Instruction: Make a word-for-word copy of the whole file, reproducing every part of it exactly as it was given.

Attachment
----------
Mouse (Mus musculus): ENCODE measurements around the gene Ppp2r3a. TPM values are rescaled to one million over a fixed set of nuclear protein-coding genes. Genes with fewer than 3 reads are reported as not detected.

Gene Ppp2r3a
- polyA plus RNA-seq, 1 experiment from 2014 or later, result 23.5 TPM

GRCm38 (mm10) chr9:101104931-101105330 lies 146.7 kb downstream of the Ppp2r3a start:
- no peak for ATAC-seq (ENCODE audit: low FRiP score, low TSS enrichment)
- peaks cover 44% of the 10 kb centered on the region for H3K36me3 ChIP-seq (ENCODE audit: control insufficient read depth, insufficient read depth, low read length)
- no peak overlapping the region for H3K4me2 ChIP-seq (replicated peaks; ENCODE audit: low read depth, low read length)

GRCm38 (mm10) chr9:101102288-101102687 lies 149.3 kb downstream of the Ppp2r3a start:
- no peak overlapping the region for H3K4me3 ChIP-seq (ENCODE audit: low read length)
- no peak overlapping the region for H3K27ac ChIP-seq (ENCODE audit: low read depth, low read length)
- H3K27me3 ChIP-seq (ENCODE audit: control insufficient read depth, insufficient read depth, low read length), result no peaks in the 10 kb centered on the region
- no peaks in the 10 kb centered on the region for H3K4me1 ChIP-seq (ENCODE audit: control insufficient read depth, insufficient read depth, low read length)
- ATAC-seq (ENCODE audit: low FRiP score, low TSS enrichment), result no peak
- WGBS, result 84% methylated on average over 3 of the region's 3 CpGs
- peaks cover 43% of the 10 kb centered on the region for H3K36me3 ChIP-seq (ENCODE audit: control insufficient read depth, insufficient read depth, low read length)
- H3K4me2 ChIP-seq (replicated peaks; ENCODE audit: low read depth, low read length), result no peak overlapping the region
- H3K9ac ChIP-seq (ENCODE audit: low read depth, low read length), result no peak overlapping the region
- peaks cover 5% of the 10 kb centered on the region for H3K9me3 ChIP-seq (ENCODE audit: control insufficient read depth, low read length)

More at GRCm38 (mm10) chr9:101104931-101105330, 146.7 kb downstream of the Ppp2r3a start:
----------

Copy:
Mouse (Mus musculus): ENCODE measurements around the gene Ppp2r3a. TPM values are rescaled to one million over a fixed set of nuclear protein-coding genes. Genes with fewer than 3 reads are reported as not detected.

Gene Ppp2r3a
- polyA plus RNA-seq, 1 experiment from 2014 or later, result 23.5 TPM

GRCm38 (mm10) chr9:101104931-101105330 lies 146.7 kb downstream of the Ppp2r3a start:
- no peak for ATAC-seq (ENCODE audit: low FRiP score, low TSS enrichment)
- peaks cover 44% of the 10 kb centered on the region for H3K36me3 ChIP-seq (ENCODE audit: control insufficient read depth, insufficient read depth, low read length)
- no peak overlapping the region for H3K4me2 ChIP-seq (replicated peaks; ENCODE audit: low read depth, low read length)

GRCm38 (mm10) chr9:101102288-101102687 lies 149.3 kb downstream of the Ppp2r3a start:
- no peak overlapping the region for H3K4me3 ChIP-seq (ENCODE audit: low read length)
- no peak overlapping the region for H3K27ac ChIP-seq (ENCODE audit: low read depth, low read length)
- H3K27me3 ChIP-seq (ENCODE audit: control insufficient read depth, insufficient read depth, low read length), result no peaks in the 10 kb centered on the region
- no peaks in the 10 kb centered on the region for H3K4me1 ChIP-seq (ENCODE audit: control insufficient read depth, insufficient read depth, low read length)
- ATAC-seq (ENCODE audit: low FRiP score, low TSS enrichment), result no peak
- WGBS, result 84% methylated on average over 3 of the region's 3 CpGs
- peaks cover 43% of the 10 kb centered on the region for H3K36me3 ChIP-seq (ENCODE audit: control insufficient read depth, insufficient read depth, low read length)
- H3K4me2 ChIP-seq (replicated peaks; ENCODE audit: low read depth, low read length), result no peak overlapping the region
- H3K9ac ChIP-seq (ENCODE audit: low read depth, low read length), result no peak overlapping the region
- peaks cover 5% of the 10 kb centered on the region for H3K9me3 ChIP-seq (ENCODE audit: control insufficient read depth, low read length)

More at GRCm38 (mm10) chr9:101104931-101105330, 146.7 kb downstream of the Ppp2r3a start: